The meaning of the .smi file extension has changed in OEChem 2.0. The .smi file extension will now retain stereochemistry information. This could cause problems for systems that relied upon .smi to strip away stereo chemistry.
The following changes have been made to how OEChem defines the various flavors of SMILES (see images demonstrating these changes in Table: SMILES File Formats):
OEFormat::CSV file format added to OEChem for round-tripping molecules and SD data to other software packages that support the comma-separate-value, .csv, file format. OEChem supports the .csv file format that has largely become ubiquitous and is now standardized by RFC 4180. The following APIs were added for handling CSV files in OEChem:
Added automatic 2D coordinate generation to the following file formats when invoking the OEWriteMolecule high-level molecule writer:
OEGenerate2DCoordinates added to assign 2D coordinates to the given molecule.
OERoleSet abstract base class added as a mixin class to allow a class to contain a set of OERole objects for classification purposes. This is similar to how the OEBase class provides associative data container behavior as “generic data”. The following classes already derive from OERoleSet:
More classes across the toolkits may be added in the future as dictated by needs.
oemolstreambase::GetFileName method added to all molecule streams to return the file name used to open the stream, if a file name was used.
OEMatchBase::IsValid method added for determining whether the match contains any atoms or bonds.
OEAssignZap7Radii function added to assign radii from the ZAP7 set.
OEParseSmilesOptions class added for adding more complex SMILES parsing options for the OEParseSmiles function. This added the ability to make OEParseSmiles quiet with regard to parsing failures through the OEParseSmilesOptions::SetQuiet method.
OEChem::OEConfBase::operator C * has been removed from the API. C++ users who used this API for direct coordinate access or derived their own classes from OEConfBase will need to change to the following different idiom.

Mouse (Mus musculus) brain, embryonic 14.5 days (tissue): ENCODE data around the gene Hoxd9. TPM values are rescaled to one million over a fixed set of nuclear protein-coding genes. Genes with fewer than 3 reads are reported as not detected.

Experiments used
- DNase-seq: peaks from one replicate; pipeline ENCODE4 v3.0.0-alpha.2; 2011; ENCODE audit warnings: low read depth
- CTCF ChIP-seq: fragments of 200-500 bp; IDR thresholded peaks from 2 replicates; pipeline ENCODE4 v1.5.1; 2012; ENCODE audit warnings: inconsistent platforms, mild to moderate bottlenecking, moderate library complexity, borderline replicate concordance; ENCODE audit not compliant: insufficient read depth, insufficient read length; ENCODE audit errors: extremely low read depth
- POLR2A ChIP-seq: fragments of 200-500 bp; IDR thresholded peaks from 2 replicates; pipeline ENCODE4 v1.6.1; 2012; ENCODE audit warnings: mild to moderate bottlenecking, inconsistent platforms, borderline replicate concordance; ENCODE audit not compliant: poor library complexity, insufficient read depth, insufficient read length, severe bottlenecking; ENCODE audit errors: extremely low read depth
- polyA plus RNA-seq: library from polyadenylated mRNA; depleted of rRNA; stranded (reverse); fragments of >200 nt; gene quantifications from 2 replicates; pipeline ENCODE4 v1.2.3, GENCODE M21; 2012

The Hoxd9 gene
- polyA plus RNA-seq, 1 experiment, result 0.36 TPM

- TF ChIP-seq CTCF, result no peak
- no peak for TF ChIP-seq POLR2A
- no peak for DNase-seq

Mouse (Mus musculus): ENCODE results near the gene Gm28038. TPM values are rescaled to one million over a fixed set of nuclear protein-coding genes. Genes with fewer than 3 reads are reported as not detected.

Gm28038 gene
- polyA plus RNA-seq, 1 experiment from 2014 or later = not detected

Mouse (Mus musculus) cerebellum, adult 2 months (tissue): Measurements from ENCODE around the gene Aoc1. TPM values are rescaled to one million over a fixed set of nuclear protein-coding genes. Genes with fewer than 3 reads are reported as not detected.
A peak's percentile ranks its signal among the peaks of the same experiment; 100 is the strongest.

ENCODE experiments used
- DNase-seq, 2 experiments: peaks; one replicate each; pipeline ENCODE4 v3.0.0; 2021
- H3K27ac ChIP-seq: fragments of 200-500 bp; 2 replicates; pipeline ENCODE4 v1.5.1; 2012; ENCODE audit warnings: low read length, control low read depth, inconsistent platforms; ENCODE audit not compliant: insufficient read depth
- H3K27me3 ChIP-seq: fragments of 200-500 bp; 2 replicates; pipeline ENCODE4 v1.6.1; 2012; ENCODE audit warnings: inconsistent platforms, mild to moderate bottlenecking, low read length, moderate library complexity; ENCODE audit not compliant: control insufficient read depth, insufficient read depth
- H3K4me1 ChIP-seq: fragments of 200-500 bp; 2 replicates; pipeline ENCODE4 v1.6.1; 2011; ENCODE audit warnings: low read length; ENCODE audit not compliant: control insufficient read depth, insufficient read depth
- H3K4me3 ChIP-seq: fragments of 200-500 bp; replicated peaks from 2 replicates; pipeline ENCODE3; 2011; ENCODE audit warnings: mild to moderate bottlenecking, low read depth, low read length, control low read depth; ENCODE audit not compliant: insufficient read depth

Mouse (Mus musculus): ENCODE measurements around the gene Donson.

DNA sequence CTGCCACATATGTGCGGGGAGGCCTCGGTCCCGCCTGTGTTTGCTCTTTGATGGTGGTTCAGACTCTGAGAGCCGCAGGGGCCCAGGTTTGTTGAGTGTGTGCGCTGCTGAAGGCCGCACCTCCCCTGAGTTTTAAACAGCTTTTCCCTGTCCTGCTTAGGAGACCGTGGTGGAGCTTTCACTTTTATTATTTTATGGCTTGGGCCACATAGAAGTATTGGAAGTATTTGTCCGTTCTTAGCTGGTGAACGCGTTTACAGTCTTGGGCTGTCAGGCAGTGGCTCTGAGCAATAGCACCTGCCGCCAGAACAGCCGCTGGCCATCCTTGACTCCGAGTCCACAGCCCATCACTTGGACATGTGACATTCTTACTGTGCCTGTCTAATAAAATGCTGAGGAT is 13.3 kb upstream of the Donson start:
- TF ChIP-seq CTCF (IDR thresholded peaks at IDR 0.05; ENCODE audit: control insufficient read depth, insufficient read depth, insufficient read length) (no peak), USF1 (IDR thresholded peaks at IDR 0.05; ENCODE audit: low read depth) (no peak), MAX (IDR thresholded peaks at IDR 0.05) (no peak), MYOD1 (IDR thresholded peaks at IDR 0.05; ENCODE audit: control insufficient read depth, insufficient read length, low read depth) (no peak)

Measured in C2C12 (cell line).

OEChem::OEConfBase::operator C * has been removed in favor of the new OEConfBase::GetCoordsPtr methods. This allows implementations of OEConfBase to use alternative data storage for coordinates, e.g., 64-bit double precision floating point. Users of OEConfBase should not use OEConfBase::GetCoordsPtr directly, instead relying on the OEConstCoords and OEMutableCoords convenience classes.
Due to the above change, the following code will now fail to compile:
OEMol mol; for (OEIter<OEConfBase> conf = mol.GetConfs(); conf; ++conf) mol.NewConf(*conf);
This code was not doing what most programmers thought it was doing. It was actually implicitly casting the OEConfBase & into a float * and then calling the version of NewConf that takes a float pointer. Users should change their code to the following:
OEMol mol; for (OEIter<OEConfBase> conf = mol.GetConfs(); conf; ++conf) mol.NewConf(conf);
The following methods that rely on OEConfBaseT<float, 2> and OEConfBaseT<double, 3> template instatiations were removed and replaced with OEMolBase versions:
This is part of a larger effort to migrate away from the OEChem::OEConfBaseT template class in favor a pure abstract OEConfBase class to allow for conformer storage in formats other than 32-bit precision float. This will only affect C++ users of the toolkit, even then, users who only used OEConfBase as a typedef should not be affected.
Added support for handling the comma-separated-value, CSV, format specified by RFC 4180 with the following two free functions:
The following low-level functions were added support CSV handling but can be ignored by most users:
OESystem::OEBinaryTagMaxLength constant added and set to 1024, the maximum length of an explicit string tag in the .oeb file format.
OEStringTokenizeQuoted will no longer treat a quote as the end quote of a field if it is escaped by another quote. Table: OEStringTokenizeQuoted Change demonstrates the change to support proper CSV parsing.
The size of OEBitVector object has been increased from 12 bytes to 16 bytes on 64-bit machines. The size is still 8 bytes on a 32-bit machine.